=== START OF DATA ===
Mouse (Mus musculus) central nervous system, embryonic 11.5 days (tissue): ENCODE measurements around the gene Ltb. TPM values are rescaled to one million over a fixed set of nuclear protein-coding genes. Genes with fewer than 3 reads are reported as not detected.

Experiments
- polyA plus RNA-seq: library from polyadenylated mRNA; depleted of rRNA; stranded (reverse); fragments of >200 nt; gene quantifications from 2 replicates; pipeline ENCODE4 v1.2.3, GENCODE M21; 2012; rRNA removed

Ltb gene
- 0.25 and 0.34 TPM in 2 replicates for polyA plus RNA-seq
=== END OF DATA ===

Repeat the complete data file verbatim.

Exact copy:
Mouse (Mus musculus) central nervous system, embryonic 11.5 days (tissue): ENCODE measurements around the gene Ltb. TPM values are rescaled to one million over a fixed set of nuclear protein-coding genes. Genes with fewer than 3 reads are reported as not detected.

Experiments
- polyA plus RNA-seq: library from polyadenylated mRNA; depleted of rRNA; stranded (reverse); fragments of >200 nt; gene quantifications from 2 replicates; pipeline ENCODE4 v1.2.3, GENCODE M21; 2012; rRNA removed

Ltb gene
- 0.25 and 0.34 TPM in 2 replicates for polyA plus RNA-seq